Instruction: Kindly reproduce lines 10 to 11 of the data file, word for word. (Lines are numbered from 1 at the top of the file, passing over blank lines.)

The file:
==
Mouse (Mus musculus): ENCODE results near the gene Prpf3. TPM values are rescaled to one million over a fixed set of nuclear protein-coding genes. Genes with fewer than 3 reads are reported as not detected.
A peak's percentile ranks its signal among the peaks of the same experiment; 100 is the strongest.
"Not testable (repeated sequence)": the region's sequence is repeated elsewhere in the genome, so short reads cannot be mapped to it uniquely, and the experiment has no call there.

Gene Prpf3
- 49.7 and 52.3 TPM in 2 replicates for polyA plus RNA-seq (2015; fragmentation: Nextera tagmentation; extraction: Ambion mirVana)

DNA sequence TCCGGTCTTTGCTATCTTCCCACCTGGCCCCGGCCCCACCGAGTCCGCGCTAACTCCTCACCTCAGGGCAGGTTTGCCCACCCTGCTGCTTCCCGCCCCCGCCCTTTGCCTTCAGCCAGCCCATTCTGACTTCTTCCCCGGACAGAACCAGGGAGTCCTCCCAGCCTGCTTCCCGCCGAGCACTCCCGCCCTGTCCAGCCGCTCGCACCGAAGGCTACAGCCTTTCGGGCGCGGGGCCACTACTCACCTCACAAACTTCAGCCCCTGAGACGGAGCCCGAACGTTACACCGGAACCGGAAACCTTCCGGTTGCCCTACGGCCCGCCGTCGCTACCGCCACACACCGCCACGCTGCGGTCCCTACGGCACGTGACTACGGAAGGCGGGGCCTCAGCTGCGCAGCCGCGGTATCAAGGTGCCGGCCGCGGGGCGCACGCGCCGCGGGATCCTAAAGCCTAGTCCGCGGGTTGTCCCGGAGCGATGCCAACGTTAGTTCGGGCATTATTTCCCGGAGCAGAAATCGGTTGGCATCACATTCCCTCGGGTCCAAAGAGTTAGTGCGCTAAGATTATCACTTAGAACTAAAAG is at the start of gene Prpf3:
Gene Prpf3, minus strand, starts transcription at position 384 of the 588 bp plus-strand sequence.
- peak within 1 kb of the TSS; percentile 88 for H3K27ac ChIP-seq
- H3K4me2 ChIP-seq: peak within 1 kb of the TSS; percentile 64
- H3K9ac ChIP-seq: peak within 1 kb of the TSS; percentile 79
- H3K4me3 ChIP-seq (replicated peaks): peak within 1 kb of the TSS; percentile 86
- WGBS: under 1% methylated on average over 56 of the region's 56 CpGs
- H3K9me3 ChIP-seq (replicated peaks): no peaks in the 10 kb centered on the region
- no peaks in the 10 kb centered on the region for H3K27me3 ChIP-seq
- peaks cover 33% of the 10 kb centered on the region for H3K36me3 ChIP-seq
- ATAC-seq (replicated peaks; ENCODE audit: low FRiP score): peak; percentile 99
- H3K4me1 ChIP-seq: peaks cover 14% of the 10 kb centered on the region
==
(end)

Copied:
- H3K9ac ChIP-seq: peak within 1 kb of the TSS; percentile 79
- H3K4me3 ChIP-seq (replicated peaks): peak within 1 kb of the TSS; percentile 86